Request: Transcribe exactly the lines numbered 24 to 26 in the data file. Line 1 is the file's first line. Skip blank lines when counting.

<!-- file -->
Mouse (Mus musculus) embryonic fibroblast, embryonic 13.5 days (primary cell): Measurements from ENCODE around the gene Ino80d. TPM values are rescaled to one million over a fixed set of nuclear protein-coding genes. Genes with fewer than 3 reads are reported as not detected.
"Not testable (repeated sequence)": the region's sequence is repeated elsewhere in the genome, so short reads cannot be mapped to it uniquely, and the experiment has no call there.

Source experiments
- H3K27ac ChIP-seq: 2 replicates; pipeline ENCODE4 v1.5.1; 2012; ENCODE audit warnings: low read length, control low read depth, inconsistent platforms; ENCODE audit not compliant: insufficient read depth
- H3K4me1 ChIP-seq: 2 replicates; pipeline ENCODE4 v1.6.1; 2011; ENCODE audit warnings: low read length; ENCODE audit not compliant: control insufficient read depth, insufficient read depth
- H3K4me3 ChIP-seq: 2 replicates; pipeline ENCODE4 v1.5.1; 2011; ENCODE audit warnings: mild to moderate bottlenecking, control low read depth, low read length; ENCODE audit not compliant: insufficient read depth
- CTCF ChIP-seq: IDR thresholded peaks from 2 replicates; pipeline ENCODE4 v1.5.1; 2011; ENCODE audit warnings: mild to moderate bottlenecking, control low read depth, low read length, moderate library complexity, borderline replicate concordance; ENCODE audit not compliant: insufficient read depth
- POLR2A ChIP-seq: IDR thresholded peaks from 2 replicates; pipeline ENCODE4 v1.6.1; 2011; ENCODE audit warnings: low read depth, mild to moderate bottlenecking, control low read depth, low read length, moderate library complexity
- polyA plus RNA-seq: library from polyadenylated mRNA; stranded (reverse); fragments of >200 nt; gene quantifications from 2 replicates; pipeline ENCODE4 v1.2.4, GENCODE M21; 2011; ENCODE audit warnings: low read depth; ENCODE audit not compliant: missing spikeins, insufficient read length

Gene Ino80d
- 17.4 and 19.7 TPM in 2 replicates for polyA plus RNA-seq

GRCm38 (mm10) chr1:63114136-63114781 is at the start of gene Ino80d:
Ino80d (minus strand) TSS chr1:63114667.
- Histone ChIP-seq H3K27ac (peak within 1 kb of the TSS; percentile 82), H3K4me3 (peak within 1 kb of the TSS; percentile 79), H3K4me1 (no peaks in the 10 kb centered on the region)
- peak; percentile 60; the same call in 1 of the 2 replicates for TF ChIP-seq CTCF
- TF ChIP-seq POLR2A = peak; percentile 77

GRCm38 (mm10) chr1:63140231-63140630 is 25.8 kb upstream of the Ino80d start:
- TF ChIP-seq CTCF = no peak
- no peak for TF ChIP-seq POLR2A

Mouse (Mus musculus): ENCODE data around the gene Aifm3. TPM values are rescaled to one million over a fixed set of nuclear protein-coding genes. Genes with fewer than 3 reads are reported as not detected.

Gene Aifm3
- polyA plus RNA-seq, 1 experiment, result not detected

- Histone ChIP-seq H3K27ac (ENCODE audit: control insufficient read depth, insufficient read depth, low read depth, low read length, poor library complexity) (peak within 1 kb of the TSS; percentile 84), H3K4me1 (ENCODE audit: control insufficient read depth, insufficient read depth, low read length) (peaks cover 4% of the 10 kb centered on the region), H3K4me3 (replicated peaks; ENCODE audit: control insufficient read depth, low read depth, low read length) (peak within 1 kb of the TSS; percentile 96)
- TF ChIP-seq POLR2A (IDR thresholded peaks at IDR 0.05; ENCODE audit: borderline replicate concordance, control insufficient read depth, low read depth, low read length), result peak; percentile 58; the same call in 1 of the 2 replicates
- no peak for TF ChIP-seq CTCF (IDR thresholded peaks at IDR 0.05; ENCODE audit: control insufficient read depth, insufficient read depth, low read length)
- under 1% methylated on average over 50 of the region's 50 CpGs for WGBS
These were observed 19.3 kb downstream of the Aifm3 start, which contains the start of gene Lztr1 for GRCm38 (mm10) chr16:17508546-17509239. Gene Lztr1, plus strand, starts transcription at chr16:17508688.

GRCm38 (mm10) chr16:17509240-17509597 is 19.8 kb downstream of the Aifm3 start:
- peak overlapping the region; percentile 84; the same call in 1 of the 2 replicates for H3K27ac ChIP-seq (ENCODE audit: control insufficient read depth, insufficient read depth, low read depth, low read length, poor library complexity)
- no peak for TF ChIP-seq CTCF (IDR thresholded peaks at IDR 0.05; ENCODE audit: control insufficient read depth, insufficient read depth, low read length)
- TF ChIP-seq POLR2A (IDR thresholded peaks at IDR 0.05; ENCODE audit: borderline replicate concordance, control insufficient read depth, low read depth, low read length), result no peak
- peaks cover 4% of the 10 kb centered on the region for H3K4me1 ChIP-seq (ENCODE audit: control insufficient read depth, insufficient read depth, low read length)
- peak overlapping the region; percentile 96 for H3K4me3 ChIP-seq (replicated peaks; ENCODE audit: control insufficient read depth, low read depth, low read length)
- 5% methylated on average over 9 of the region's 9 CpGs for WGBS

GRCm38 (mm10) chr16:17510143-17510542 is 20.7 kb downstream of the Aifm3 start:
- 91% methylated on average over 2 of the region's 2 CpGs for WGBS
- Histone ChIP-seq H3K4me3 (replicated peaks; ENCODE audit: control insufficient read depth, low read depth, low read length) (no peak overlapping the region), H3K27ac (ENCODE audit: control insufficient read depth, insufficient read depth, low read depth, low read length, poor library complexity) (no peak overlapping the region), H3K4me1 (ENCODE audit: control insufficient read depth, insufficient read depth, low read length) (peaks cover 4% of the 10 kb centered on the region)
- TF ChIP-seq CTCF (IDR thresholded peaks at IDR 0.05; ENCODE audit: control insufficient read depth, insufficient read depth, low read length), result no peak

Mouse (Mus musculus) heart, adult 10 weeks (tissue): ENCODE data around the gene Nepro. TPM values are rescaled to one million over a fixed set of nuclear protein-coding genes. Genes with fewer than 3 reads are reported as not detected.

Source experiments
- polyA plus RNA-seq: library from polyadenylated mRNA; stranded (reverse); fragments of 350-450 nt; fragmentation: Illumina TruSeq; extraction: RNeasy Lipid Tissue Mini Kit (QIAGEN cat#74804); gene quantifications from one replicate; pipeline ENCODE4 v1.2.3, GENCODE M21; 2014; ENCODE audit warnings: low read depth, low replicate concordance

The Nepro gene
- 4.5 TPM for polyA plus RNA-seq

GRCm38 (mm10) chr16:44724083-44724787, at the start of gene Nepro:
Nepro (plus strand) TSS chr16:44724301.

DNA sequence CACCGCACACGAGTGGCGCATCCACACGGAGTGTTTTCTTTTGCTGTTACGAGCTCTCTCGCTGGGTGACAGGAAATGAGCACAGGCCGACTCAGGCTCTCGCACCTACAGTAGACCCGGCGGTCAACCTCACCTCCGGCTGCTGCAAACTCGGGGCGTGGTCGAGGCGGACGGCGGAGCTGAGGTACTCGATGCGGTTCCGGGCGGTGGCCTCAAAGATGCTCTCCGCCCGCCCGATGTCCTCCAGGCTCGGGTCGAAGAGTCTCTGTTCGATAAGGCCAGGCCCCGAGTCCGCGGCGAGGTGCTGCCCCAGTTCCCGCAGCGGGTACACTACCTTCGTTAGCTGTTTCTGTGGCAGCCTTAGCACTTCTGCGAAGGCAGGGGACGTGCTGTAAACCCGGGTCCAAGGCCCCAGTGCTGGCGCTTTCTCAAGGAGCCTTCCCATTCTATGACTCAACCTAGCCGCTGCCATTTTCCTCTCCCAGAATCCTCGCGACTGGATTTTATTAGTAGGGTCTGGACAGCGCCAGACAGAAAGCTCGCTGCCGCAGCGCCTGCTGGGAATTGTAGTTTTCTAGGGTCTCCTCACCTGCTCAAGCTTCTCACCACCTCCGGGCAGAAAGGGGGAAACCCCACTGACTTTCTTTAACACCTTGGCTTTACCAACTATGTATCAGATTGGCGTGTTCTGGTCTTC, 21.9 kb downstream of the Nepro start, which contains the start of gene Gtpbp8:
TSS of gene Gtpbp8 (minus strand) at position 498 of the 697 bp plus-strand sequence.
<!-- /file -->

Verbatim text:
- TF ChIP-seq POLR2A (IDR thresholded peaks at IDR 0.05; ENCODE audit: borderline replicate concordance, control insufficient read depth, low read depth, low read length), result peak; percentile 58; the same call in 1 of the 2 replicates
- no peak for TF ChIP-seq CTCF (IDR thresholded peaks at IDR 0.05; ENCODE audit: control insufficient read depth, insufficient read depth, low read length)
- under 1% methylated on average over 50 of the region's 50 CpGs for WGBS